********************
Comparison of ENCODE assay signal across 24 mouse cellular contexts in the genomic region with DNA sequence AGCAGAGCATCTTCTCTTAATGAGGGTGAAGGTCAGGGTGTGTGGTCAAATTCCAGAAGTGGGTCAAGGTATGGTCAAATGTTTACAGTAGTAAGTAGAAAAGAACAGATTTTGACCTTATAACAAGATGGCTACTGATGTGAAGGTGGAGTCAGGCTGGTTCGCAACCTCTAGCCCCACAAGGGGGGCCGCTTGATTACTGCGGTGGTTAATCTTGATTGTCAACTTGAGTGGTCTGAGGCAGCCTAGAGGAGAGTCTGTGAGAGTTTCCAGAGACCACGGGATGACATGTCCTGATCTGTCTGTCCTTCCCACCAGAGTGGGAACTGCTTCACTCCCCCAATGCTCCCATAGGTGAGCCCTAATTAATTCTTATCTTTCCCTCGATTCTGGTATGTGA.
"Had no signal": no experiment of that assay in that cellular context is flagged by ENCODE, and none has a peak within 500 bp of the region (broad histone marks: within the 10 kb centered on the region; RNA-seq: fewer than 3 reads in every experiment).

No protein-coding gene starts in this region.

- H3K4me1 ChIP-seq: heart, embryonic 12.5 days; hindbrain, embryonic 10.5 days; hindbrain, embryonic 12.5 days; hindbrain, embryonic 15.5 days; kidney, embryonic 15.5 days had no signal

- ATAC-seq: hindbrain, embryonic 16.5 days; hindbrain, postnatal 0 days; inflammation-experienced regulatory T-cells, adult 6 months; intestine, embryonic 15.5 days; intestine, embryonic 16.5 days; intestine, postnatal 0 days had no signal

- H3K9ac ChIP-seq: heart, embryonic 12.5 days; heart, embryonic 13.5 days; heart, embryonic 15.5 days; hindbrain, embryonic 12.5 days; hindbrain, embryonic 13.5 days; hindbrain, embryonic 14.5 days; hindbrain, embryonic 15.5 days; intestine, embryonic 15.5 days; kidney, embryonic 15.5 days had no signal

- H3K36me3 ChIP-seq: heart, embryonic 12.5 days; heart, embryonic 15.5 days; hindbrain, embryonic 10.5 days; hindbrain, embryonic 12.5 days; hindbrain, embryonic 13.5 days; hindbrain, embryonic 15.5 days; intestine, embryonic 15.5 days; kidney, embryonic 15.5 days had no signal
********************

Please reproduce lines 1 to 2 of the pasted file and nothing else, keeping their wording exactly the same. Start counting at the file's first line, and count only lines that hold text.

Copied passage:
Comparison of ENCODE assay signal across 24 mouse cellular contexts in the genomic region with DNA sequence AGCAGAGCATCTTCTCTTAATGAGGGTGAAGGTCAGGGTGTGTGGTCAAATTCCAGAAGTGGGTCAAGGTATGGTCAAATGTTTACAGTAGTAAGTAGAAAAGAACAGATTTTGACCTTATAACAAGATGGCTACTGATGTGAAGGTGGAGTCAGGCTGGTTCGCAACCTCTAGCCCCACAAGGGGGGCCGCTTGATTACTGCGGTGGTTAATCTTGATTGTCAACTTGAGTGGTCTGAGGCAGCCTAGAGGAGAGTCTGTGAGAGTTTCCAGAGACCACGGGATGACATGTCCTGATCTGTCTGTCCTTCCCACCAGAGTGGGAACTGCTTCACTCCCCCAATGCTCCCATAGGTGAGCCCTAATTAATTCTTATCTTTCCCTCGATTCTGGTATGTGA.
"Had no signal": no experiment of that assay in that cellular context is flagged by ENCODE, and none has a peak within 500 bp of the region (broad histone marks: within the 10 kb centered on the region; RNA-seq: fewer than 3 reads in every experiment).